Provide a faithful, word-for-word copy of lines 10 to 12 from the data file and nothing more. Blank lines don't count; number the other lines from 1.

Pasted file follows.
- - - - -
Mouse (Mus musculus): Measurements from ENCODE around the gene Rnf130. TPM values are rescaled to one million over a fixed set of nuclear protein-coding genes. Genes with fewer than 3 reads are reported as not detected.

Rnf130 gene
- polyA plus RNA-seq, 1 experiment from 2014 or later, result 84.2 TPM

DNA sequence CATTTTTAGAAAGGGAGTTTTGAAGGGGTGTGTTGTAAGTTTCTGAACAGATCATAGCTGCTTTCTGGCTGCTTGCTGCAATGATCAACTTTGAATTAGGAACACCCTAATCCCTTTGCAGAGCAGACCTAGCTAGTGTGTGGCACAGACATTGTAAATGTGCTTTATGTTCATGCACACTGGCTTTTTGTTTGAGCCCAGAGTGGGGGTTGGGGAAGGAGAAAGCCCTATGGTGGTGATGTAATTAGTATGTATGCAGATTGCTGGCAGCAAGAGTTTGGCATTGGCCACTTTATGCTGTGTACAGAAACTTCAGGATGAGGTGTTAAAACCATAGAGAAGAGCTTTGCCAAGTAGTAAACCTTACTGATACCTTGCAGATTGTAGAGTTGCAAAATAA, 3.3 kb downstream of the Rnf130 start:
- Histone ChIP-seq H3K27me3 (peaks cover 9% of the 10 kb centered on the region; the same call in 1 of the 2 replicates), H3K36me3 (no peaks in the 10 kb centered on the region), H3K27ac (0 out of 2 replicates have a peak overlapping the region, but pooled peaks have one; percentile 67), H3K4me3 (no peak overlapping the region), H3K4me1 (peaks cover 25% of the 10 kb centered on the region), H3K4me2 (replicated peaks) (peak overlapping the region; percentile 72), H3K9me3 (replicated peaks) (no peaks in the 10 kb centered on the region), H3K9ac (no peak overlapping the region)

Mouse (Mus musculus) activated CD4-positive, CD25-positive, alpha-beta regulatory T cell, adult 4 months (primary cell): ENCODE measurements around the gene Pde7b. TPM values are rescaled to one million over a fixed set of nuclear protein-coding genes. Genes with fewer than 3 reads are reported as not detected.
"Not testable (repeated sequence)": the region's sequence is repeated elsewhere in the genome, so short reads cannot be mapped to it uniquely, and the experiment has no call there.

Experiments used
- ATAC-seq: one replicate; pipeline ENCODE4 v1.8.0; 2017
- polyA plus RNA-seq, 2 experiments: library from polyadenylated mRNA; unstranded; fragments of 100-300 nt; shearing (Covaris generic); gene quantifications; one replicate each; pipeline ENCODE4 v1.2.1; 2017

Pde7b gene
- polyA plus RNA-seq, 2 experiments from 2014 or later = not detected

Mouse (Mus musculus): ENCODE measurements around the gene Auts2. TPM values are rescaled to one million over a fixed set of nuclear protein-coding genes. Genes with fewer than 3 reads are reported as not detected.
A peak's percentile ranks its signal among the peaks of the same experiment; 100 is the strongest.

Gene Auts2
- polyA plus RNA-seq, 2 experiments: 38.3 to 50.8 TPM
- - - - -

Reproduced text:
- polyA plus RNA-seq, 2 experiments: library from polyadenylated mRNA; unstranded; fragments of 100-300 nt; shearing (Covaris generic); gene quantifications; one replicate each; pipeline ENCODE4 v1.2.1; 2017

Pde7b gene
- polyA plus RNA-seq, 2 experiments from 2014 or later = not detected